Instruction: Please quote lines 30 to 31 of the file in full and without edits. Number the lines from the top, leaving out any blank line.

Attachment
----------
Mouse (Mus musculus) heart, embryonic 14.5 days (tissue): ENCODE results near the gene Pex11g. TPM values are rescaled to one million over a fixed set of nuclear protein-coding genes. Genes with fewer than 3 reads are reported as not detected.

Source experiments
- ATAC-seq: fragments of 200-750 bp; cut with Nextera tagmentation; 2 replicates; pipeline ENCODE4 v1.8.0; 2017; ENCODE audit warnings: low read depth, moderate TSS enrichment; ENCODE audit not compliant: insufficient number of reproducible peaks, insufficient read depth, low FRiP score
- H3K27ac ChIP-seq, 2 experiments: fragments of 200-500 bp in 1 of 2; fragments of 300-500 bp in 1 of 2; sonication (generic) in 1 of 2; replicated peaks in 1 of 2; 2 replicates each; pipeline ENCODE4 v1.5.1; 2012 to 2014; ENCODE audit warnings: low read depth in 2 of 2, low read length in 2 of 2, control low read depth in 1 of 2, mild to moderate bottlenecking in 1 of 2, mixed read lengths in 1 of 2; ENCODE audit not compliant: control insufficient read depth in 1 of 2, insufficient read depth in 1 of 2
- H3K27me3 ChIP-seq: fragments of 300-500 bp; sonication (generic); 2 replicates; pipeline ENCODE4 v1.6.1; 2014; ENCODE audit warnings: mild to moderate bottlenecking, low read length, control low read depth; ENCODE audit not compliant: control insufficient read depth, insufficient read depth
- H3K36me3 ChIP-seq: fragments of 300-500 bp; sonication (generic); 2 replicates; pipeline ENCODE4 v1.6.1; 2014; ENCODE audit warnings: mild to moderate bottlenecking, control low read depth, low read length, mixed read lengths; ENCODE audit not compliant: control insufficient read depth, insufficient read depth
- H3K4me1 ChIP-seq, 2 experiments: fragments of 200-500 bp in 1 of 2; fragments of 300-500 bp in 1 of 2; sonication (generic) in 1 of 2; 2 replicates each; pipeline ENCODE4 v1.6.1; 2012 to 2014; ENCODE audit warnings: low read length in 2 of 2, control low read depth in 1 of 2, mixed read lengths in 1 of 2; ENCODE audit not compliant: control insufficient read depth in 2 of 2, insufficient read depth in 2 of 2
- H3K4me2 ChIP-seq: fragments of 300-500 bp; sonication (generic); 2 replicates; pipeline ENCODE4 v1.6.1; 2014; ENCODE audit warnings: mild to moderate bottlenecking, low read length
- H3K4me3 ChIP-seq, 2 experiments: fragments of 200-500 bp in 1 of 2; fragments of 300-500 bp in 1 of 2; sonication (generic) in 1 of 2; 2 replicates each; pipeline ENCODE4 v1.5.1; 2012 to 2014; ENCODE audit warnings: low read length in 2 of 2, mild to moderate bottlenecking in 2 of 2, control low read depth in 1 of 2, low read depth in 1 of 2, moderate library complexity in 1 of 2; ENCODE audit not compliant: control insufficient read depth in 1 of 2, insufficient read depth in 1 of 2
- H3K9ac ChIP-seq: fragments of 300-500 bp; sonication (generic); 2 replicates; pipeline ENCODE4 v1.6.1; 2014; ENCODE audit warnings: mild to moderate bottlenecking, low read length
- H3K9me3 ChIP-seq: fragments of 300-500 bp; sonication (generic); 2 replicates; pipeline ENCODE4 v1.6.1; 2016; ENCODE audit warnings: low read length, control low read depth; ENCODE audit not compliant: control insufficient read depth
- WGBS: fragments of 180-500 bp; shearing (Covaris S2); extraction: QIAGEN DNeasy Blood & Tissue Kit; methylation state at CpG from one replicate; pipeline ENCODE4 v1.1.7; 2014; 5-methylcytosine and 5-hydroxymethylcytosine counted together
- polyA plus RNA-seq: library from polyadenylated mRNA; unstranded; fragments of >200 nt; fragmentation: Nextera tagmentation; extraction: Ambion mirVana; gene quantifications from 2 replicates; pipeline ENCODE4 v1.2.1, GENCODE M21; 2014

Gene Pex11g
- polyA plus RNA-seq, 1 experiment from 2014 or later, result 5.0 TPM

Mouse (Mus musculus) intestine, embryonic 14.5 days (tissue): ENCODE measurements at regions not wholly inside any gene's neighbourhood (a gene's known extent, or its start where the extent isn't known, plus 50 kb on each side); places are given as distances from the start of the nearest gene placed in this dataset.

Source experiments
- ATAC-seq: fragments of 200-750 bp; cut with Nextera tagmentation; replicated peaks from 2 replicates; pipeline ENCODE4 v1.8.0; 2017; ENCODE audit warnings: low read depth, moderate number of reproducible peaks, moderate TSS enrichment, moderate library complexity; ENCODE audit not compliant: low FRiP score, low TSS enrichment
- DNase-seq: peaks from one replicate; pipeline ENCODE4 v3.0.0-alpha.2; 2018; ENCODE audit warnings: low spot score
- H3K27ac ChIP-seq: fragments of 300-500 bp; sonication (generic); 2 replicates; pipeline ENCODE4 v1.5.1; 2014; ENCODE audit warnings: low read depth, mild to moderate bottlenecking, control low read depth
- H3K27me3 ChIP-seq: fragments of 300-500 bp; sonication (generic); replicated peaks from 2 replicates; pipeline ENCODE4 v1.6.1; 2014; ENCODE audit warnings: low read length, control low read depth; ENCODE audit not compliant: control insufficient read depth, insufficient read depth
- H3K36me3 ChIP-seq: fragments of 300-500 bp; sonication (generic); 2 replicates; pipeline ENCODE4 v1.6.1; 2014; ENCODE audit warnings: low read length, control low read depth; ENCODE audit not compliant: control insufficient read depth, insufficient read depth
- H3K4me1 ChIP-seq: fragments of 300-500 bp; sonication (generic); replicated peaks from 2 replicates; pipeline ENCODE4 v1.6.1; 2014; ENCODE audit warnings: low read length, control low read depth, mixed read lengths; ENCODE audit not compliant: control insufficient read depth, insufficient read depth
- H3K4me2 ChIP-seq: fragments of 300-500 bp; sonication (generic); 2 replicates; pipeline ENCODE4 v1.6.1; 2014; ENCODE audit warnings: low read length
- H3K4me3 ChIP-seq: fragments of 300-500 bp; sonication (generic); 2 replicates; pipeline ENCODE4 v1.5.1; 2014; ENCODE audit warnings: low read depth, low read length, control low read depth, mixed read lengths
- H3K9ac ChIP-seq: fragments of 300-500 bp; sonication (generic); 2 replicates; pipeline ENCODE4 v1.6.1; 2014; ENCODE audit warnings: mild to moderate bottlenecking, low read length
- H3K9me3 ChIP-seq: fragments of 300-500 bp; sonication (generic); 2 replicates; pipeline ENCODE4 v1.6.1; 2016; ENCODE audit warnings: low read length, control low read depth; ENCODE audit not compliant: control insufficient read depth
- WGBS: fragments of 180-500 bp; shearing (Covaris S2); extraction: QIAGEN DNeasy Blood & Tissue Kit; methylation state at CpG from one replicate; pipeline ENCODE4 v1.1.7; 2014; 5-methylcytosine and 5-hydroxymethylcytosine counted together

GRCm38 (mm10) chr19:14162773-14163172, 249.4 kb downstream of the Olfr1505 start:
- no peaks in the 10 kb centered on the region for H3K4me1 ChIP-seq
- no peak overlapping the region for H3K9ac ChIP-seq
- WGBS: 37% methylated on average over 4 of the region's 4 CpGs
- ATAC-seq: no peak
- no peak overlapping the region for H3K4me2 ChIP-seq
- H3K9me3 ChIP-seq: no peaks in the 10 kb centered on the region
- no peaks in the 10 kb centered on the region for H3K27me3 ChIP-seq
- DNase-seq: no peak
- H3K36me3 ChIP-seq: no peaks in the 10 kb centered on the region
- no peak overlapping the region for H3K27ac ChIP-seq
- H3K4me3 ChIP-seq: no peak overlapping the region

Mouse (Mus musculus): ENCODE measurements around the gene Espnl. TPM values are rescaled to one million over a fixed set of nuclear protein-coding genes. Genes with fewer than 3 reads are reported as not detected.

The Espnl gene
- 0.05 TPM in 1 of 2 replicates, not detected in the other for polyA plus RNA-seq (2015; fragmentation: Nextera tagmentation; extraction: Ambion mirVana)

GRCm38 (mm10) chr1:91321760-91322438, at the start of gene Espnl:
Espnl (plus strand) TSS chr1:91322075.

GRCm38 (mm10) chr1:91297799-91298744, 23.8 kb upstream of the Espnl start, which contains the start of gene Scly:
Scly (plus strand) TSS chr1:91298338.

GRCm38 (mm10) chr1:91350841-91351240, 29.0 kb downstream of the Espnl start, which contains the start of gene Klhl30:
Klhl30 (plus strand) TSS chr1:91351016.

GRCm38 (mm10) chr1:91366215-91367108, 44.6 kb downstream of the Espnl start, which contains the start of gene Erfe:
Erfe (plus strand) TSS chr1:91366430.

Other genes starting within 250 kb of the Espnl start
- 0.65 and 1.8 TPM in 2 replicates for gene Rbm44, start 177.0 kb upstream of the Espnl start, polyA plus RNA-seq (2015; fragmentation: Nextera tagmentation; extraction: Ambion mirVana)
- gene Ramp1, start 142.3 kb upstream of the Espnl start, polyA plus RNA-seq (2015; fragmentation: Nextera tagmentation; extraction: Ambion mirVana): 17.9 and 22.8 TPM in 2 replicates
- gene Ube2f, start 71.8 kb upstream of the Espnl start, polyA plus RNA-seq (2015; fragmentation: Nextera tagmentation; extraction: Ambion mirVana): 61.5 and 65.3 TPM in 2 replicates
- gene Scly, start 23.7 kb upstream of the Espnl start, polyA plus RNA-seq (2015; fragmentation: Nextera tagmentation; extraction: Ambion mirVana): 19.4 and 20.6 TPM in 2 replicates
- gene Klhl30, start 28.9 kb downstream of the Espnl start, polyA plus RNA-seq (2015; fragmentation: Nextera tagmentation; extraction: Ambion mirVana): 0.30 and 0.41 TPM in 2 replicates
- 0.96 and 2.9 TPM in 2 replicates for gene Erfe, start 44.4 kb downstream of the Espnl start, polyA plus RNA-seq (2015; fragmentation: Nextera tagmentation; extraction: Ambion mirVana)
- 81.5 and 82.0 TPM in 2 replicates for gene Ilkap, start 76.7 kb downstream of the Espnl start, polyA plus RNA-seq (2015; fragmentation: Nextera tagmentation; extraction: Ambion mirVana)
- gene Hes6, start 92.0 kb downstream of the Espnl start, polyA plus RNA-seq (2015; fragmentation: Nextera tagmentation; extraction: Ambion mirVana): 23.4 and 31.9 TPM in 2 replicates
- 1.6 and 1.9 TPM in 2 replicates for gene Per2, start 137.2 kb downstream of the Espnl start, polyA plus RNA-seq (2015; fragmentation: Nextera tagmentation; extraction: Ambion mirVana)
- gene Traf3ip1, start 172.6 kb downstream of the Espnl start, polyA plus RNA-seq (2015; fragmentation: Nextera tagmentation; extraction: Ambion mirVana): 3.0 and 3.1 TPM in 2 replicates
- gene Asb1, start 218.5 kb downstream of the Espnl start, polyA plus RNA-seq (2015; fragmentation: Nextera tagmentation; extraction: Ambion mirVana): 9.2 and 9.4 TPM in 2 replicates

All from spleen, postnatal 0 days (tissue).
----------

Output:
- no peaks in the 10 kb centered on the region for H3K4me1 ChIP-seq
- no peak overlapping the region for H3K9ac ChIP-seq